(HealthDay)—The annual per capita growth rate in the nursing workforce is expected to decrease to 1.3 percent from 2015 to 2030, according to a study published in the October issue of Health Affairs.
David I. Auerbach, Ph.D., from Montana State University in Bozeman, and colleagues used a model to forecast the number of registered nurses (RNs) by age for each year from 2016 to 2030 based on the observed average size of the previous five birth cohorts.
The researchers found that compared with an average baby boomer, an average millennial has been nearly twice as likely (186 percent) to become an RN. The increasing rates of entry into the nursing workforce appear to have plateaued, with a constant number of RNs taking the required licensure exam in 2013-2016 compared with a doubling between 2003 and 2013. Between 2015 and 2030, the nurse workforce is expected to grow 36 percent to just over 4 million RNs, at a rate of 1.3 percent annual per capita growth. This per capita growth rate is similar to that seen from 1979 to 2000 and half the rate seen in 2000-2015 (2.5 percent).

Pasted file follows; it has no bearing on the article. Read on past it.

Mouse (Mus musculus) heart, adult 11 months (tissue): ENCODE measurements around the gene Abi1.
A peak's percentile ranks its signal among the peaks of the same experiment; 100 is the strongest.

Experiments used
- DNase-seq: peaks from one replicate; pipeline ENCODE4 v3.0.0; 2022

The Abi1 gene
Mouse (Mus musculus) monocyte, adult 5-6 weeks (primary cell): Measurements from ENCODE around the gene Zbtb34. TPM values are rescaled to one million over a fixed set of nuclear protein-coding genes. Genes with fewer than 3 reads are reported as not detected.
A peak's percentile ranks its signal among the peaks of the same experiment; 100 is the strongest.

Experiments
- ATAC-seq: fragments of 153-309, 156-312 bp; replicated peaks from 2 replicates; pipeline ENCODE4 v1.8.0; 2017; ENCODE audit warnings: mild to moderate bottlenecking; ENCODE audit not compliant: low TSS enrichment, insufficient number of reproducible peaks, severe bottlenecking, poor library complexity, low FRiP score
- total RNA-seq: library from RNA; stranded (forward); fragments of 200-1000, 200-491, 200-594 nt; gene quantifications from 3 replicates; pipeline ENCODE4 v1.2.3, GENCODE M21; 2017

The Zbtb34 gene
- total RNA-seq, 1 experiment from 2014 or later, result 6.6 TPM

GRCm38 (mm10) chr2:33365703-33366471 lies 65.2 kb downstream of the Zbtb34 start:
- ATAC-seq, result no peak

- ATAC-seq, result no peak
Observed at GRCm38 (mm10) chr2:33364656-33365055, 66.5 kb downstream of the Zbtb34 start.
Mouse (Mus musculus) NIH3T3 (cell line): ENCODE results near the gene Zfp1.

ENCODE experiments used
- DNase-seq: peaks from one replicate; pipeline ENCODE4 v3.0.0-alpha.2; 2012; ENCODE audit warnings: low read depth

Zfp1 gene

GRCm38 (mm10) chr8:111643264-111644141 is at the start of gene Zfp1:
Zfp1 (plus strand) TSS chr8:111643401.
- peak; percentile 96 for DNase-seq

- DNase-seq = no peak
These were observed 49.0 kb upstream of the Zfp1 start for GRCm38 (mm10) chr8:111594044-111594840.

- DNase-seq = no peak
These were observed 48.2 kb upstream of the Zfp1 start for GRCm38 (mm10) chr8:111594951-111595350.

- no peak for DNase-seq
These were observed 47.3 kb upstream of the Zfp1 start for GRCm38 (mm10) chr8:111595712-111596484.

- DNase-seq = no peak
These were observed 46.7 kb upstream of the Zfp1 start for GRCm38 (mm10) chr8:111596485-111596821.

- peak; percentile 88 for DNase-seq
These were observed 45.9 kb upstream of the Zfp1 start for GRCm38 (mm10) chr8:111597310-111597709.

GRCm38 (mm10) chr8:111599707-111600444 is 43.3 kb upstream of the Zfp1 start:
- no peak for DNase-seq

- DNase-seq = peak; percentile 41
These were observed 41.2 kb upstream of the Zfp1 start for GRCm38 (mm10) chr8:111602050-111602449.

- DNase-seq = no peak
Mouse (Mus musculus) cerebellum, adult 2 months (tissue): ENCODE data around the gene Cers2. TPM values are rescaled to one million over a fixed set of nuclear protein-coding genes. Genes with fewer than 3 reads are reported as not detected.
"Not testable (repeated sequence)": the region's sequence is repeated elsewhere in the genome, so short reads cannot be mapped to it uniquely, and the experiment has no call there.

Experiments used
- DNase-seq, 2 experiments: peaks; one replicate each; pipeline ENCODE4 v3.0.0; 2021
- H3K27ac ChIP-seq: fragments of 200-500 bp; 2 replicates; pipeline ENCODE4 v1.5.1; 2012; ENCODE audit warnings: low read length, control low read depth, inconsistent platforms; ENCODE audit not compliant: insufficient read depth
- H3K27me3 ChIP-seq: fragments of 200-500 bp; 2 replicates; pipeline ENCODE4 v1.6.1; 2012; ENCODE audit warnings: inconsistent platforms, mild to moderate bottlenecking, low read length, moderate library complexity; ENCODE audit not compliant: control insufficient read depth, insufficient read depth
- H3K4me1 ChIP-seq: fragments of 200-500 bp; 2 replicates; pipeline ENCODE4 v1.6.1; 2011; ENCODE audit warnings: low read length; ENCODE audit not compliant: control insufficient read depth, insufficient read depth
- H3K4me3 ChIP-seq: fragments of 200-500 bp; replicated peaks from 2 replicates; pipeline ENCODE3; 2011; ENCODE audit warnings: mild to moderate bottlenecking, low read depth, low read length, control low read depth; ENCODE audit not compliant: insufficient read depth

"A more slowly growing workforce and the loss of an experienced cohort of RNs should be on the minds of provider and payer organizations as they transition to new care delivery and payment models in the next decade," the authors write.
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